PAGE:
All these disrupting forces are the biggest we’ve experienced in the workplace since computerisation of manual records got better and is potentially as grand as the industrial revolution and Taylorism.

So will the socialisation work against this massive backdrop of disruption?

Put it another way - how on earth can the existing model be swift, adaptive and creative enough in this upstart world we’re heading towards..?

My view is it has to become more fluid. Which means the more fluid approaches call for fewer templates and more conversational, agile approaches.

Agile is an easy word to say and a misunderstood and oft-quoted word. Socialisation is perhap a slightly uglier word to describe the same thing. Yet we are seeing a growing movement of people and research that says agile ways of working are a must for all manner of reasons.

Rising estate costs, ability to serve customers on a broader scale, and make use of more working patterns and skills in demand through alternative working models. There’s a lot of commentary about the sharing economy and the beginning of the end of the old capitalist way of being. We’ll see but Peers Inc is not just an ideology anymore (and is the title of Robin Chase’s intriguing new book) it’s becoming a reality for many.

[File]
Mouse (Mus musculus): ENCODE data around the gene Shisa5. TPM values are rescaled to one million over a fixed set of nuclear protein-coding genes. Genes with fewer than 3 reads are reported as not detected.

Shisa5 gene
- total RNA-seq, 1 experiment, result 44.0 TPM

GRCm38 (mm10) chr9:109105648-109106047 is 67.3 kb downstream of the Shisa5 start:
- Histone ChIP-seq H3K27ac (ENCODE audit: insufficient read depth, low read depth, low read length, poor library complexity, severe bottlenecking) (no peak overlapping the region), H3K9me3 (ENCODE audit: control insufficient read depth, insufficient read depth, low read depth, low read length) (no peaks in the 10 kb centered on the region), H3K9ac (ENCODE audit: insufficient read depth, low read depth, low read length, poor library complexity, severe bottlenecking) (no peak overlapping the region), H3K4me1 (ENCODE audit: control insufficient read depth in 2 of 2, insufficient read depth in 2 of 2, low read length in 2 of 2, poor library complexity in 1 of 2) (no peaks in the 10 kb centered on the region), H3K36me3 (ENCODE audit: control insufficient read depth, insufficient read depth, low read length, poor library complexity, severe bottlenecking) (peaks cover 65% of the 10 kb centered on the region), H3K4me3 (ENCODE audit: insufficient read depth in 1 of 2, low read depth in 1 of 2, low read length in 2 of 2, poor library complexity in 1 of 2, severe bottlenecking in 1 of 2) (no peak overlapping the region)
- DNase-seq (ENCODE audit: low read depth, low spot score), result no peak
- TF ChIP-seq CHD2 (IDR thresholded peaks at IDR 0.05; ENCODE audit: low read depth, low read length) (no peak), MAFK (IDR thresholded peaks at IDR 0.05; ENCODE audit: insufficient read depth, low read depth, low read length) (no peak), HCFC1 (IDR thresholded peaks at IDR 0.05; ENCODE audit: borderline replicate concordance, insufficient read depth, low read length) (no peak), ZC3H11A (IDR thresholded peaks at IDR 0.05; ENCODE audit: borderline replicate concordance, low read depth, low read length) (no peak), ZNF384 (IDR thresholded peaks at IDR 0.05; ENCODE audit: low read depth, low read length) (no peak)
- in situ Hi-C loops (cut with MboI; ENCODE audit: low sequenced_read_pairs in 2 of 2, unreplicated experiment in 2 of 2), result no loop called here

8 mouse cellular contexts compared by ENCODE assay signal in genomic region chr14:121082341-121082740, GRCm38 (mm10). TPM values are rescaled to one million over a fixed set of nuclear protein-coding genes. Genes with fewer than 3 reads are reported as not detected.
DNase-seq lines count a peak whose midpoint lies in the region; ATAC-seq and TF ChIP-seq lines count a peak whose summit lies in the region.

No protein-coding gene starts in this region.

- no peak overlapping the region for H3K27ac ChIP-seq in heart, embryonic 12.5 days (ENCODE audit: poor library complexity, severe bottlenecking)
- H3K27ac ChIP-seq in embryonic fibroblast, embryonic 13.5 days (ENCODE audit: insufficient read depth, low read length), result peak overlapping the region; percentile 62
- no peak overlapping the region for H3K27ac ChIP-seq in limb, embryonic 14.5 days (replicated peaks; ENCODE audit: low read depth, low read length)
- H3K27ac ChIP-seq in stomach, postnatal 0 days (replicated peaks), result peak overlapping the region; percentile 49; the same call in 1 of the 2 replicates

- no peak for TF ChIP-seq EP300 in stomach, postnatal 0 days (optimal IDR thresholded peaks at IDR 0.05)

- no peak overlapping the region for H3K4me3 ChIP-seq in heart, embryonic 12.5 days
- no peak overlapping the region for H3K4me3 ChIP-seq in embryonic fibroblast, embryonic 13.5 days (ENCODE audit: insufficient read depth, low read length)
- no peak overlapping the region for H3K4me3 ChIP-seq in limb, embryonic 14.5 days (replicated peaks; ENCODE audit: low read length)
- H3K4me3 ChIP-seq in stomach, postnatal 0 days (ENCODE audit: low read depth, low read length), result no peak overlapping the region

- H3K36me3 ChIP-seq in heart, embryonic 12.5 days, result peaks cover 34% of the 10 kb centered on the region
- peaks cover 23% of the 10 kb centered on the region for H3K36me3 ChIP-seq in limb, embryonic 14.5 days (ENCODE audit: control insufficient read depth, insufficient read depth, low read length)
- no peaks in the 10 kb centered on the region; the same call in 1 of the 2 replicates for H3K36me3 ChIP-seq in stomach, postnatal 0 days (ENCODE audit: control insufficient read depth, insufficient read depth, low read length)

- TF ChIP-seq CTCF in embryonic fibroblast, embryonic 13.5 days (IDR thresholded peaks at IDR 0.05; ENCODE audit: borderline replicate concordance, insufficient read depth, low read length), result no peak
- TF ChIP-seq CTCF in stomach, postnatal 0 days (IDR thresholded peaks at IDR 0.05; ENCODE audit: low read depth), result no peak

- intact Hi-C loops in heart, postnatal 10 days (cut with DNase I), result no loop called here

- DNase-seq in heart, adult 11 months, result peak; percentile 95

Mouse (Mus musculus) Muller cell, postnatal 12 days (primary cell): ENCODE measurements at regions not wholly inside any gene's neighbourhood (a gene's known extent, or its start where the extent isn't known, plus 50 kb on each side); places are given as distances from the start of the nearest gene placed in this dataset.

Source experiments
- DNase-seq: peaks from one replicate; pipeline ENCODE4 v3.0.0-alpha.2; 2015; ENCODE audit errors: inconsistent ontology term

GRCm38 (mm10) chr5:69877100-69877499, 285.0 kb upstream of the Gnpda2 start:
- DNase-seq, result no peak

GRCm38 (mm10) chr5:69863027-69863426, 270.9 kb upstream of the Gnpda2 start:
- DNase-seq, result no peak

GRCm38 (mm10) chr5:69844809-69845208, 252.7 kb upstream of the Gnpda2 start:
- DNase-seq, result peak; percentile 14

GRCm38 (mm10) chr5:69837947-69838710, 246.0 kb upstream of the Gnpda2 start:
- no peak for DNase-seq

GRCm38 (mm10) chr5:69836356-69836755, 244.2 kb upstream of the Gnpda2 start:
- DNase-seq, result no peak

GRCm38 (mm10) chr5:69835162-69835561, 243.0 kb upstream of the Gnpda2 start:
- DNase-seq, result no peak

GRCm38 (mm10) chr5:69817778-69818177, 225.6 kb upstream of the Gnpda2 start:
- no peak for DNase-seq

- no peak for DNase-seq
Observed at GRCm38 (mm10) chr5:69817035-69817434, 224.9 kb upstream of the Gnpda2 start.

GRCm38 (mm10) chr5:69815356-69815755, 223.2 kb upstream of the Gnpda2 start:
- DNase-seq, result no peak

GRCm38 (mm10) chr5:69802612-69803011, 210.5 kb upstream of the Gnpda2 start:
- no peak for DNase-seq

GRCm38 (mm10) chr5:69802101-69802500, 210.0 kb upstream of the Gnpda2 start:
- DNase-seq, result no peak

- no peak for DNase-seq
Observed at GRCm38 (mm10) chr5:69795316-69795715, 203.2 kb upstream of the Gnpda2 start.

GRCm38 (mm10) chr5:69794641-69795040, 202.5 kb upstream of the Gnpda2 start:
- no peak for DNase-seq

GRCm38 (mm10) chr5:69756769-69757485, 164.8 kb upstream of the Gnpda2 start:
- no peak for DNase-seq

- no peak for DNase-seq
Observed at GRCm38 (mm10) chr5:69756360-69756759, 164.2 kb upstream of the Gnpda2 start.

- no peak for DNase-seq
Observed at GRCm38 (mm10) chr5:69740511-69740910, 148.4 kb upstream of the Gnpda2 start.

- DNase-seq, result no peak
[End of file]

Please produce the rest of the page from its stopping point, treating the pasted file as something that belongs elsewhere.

Give up the Magic Circle law firm job and open a Quinoa shop in Notting Hill? It’s happening.

Quit the hedge fund management role and start odd-jobbing? Some are.

Form a digitally connected collaboration with similar folks to aggregate effort and take on conventional firms?  Happening.

Socialised elements aren’t only how we work it’s a frame for the work we do - social, communal, artisan-like. It’s like the re-establishment of cottage industries. Go check out Etsy.com.

If you’re a conventional organisation with socialised curiosity, how do you begin to work more socially? Is it just connect Yammer and off you go?  Not that simple but hardly the stuff of complex equations.

My tips here are simple. 

  1. You need leaders visionary enough to understand there needs to be a better way and believe in a more socialised and inclusive way. 
  2. Then you need those in other leading positions to get with that programme and give it a really good “social push”.